ECATUR — French Academy was bursting at the seams with the number of parents in attendance for Family Reading Day on Thursday, and that makes Principal Rolanda McKenzie very happy.
“We can’t do this alone,” she said. “We want parents in the school.”
Past efforts to hold a math night or other event drew little interest. McKenzie said it is so imperative for parents to work with their kids at home to encourage reading that she talked it over with her staff and they decided to try an afternoon event.
A lot of parents visit the school over the course of a typical day, she said, and apparently daytime events are more convenient for French families.
Recent test scores showed that reading comprehension was a challenge in all grade levels, and McKenzie wanted to devote the event to showing parents how to work with their children to improve their skills.
“How do we make it fun, how do we make it interactive, how do we make it simple so that they will be confident to do that with their child?” McKenzie said.
She also knew to get the most parents to come that the children had to have a stake in it, too. So she offered an incentive: Every child who convinced an adult to attend will receive a sticker good for a nonuniform day on Feb. 1. If a family has several children enrolled in the school, one adult could represent all the children.
That wasn’t necessary in the case of Serenity and Erionna, whose mother, Gwen Roundtree, spent the day in one classroom, while her 21-year-old daughter, Clarissa Peck-Roundtree, spent the day in the other child’s class. Peck-Roundtree is in college studying nursing, and the younger girls look up to their big sister and want to be like her, Gwen Roundtree said.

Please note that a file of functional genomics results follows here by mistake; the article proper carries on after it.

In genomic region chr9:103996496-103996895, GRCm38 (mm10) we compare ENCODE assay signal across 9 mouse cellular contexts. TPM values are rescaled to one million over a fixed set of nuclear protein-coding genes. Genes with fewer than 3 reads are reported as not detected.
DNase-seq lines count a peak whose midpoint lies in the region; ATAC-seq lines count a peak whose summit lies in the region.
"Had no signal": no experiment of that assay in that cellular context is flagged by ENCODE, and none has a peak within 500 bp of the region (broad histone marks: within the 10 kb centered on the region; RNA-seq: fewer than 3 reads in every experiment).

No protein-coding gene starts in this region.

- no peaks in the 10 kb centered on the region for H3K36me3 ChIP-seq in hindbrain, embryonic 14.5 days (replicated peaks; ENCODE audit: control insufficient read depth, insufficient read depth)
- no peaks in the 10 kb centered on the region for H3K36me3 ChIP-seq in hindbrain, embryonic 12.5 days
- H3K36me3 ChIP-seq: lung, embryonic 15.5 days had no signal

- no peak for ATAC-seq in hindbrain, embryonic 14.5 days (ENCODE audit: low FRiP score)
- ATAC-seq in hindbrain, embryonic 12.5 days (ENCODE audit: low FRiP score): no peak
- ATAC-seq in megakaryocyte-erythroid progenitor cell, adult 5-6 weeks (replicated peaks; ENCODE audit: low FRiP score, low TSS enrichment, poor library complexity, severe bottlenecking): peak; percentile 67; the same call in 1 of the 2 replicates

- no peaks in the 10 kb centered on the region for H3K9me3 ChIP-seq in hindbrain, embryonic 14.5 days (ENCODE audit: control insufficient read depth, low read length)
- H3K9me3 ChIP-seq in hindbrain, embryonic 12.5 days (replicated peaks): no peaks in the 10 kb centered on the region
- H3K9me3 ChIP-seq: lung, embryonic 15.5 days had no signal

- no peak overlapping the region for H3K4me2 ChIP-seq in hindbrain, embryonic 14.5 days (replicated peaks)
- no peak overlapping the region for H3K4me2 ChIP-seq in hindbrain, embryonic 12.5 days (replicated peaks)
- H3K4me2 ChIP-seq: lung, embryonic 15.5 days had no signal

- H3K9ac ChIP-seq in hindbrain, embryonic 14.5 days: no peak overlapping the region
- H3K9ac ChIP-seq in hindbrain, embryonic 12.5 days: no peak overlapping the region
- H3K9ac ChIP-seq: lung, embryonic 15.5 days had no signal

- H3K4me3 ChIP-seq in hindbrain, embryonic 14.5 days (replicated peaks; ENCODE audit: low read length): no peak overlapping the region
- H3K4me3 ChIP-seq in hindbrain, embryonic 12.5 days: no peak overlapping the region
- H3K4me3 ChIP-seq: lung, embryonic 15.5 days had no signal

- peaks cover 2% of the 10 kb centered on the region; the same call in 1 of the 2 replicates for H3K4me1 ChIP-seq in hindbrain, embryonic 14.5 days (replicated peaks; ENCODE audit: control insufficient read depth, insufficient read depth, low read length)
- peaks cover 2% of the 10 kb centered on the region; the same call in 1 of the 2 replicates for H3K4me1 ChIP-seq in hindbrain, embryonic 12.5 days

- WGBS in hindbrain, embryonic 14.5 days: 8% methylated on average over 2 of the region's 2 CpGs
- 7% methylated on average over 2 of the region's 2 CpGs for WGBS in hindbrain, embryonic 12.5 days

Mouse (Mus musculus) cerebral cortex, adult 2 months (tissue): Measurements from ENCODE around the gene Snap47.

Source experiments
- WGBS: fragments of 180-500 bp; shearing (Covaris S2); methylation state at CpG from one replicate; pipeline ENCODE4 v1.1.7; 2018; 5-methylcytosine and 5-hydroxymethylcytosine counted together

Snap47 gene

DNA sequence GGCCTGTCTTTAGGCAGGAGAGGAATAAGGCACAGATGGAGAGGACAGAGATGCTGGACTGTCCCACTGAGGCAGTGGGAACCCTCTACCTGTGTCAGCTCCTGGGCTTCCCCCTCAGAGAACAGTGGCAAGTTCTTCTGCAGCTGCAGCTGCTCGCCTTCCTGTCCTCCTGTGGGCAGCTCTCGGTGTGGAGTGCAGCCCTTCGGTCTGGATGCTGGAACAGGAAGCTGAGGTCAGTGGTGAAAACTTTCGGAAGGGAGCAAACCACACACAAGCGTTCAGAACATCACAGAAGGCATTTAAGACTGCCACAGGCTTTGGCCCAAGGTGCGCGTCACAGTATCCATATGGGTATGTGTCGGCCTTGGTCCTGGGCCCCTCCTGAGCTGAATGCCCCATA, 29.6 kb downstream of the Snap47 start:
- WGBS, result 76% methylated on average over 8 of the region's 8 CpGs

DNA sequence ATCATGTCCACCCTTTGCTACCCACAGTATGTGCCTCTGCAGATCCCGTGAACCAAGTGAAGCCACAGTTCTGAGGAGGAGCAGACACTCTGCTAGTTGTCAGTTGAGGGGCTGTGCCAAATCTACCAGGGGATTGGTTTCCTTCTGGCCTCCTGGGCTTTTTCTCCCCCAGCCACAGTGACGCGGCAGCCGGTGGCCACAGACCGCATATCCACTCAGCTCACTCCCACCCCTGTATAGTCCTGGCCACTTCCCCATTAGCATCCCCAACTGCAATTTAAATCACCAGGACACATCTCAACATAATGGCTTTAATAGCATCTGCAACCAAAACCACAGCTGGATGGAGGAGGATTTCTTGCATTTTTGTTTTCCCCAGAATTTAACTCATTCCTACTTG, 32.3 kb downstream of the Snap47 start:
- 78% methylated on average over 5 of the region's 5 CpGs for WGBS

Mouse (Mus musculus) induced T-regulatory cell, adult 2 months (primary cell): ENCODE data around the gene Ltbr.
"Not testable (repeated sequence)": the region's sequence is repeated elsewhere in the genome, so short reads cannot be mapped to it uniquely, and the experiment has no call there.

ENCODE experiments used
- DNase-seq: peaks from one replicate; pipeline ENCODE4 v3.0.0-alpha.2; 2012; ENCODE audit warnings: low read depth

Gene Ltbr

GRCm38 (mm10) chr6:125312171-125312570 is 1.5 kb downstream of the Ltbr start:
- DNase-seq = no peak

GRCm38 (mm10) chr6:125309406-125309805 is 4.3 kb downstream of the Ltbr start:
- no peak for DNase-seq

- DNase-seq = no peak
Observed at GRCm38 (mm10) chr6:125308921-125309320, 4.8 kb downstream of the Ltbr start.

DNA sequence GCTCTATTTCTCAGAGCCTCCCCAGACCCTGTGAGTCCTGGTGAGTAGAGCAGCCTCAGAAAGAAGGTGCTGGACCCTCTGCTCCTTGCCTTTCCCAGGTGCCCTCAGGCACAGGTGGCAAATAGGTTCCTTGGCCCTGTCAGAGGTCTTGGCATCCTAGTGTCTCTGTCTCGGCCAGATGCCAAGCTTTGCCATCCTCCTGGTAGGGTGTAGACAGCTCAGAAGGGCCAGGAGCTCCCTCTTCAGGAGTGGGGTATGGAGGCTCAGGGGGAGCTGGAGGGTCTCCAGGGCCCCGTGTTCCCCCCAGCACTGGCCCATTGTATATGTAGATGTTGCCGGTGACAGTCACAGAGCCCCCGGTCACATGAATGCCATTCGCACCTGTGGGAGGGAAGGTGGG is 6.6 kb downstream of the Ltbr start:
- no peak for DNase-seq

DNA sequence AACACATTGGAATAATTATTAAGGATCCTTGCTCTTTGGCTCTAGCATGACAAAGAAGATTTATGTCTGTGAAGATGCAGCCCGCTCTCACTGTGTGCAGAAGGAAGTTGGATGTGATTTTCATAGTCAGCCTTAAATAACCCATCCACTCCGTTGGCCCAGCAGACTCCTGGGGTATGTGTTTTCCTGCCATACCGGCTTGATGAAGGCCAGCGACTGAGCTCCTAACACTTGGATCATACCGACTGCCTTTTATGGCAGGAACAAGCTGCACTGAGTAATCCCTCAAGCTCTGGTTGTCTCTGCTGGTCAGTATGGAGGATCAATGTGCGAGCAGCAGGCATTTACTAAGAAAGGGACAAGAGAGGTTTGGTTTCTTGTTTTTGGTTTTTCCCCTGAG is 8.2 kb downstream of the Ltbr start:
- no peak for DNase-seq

“You have to set an example for your children,” Roundtree said. “When parents and kids interact at school, you can learn what they’re learning, and then you’re able to help them at home.”
Teaching methods are different now than when she was in school, Roundtree said, so she wants to see the way teachers present the material now, so as not to confuse the girls when she helps them at home.
Chamica Demus sees to it that her 8-year-old son, Rashaad Jones, reads every day. She lets him choose the books, either something he’s studying at school or a library book, but she has a rule.
“As long as it doesn’t have too many pictures,” she said. “It has to have more words than pictures.”